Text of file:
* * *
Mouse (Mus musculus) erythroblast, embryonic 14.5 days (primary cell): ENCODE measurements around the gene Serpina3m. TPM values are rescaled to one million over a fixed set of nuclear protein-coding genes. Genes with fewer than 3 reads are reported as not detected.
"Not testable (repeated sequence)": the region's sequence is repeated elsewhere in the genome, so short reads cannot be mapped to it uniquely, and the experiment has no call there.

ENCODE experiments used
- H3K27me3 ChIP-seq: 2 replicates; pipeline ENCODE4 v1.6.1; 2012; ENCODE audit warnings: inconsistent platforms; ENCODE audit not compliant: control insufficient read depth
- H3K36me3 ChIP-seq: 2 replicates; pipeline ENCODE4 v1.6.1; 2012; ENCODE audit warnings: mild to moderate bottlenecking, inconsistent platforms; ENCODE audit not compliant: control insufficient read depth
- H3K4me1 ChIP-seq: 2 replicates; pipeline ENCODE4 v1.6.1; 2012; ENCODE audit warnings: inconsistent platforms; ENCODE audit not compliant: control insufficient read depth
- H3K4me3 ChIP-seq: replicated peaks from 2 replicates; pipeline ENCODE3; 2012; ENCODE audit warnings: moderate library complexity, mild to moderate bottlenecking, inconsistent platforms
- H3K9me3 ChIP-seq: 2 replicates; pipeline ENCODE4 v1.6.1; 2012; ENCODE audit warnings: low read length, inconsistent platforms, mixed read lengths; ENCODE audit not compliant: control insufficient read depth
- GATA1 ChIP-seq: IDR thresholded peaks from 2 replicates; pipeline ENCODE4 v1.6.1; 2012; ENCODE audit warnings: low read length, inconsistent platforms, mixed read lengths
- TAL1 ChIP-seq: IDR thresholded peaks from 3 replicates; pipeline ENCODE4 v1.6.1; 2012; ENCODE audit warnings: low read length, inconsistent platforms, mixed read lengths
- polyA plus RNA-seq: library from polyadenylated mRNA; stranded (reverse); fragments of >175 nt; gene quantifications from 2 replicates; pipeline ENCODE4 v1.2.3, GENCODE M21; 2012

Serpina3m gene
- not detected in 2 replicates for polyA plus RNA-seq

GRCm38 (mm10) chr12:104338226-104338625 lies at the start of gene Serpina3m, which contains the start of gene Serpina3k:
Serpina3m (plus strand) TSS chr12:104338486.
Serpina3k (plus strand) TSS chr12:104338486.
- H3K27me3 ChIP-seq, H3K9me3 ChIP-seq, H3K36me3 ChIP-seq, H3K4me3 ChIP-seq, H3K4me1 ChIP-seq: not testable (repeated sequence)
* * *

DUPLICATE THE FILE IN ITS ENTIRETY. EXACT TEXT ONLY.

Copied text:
Mouse (Mus musculus) erythroblast, embryonic 14.5 days (primary cell): ENCODE measurements around the gene Serpina3m. TPM values are rescaled to one million over a fixed set of nuclear protein-coding genes. Genes with fewer than 3 reads are reported as not detected.
"Not testable (repeated sequence)": the region's sequence is repeated elsewhere in the genome, so short reads cannot be mapped to it uniquely, and the experiment has no call there.

ENCODE experiments used
- H3K27me3 ChIP-seq: 2 replicates; pipeline ENCODE4 v1.6.1; 2012; ENCODE audit warnings: inconsistent platforms; ENCODE audit not compliant: control insufficient read depth
- H3K36me3 ChIP-seq: 2 replicates; pipeline ENCODE4 v1.6.1; 2012; ENCODE audit warnings: mild to moderate bottlenecking, inconsistent platforms; ENCODE audit not compliant: control insufficient read depth
- H3K4me1 ChIP-seq: 2 replicates; pipeline ENCODE4 v1.6.1; 2012; ENCODE audit warnings: inconsistent platforms; ENCODE audit not compliant: control insufficient read depth
- H3K4me3 ChIP-seq: replicated peaks from 2 replicates; pipeline ENCODE3; 2012; ENCODE audit warnings: moderate library complexity, mild to moderate bottlenecking, inconsistent platforms
- H3K9me3 ChIP-seq: 2 replicates; pipeline ENCODE4 v1.6.1; 2012; ENCODE audit warnings: low read length, inconsistent platforms, mixed read lengths; ENCODE audit not compliant: control insufficient read depth
- GATA1 ChIP-seq: IDR thresholded peaks from 2 replicates; pipeline ENCODE4 v1.6.1; 2012; ENCODE audit warnings: low read length, inconsistent platforms, mixed read lengths
- TAL1 ChIP-seq: IDR thresholded peaks from 3 replicates; pipeline ENCODE4 v1.6.1; 2012; ENCODE audit warnings: low read length, inconsistent platforms, mixed read lengths
- polyA plus RNA-seq: library from polyadenylated mRNA; stranded (reverse); fragments of >175 nt; gene quantifications from 2 replicates; pipeline ENCODE4 v1.2.3, GENCODE M21; 2012

Serpina3m gene
- not detected in 2 replicates for polyA plus RNA-seq

GRCm38 (mm10) chr12:104338226-104338625 lies at the start of gene Serpina3m, which contains the start of gene Serpina3k:
Serpina3m (plus strand) TSS chr12:104338486.
Serpina3k (plus strand) TSS chr12:104338486.
- H3K27me3 ChIP-seq, H3K9me3 ChIP-seq, H3K36me3 ChIP-seq, H3K4me3 ChIP-seq, H3K4me1 ChIP-seq: not testable (repeated sequence)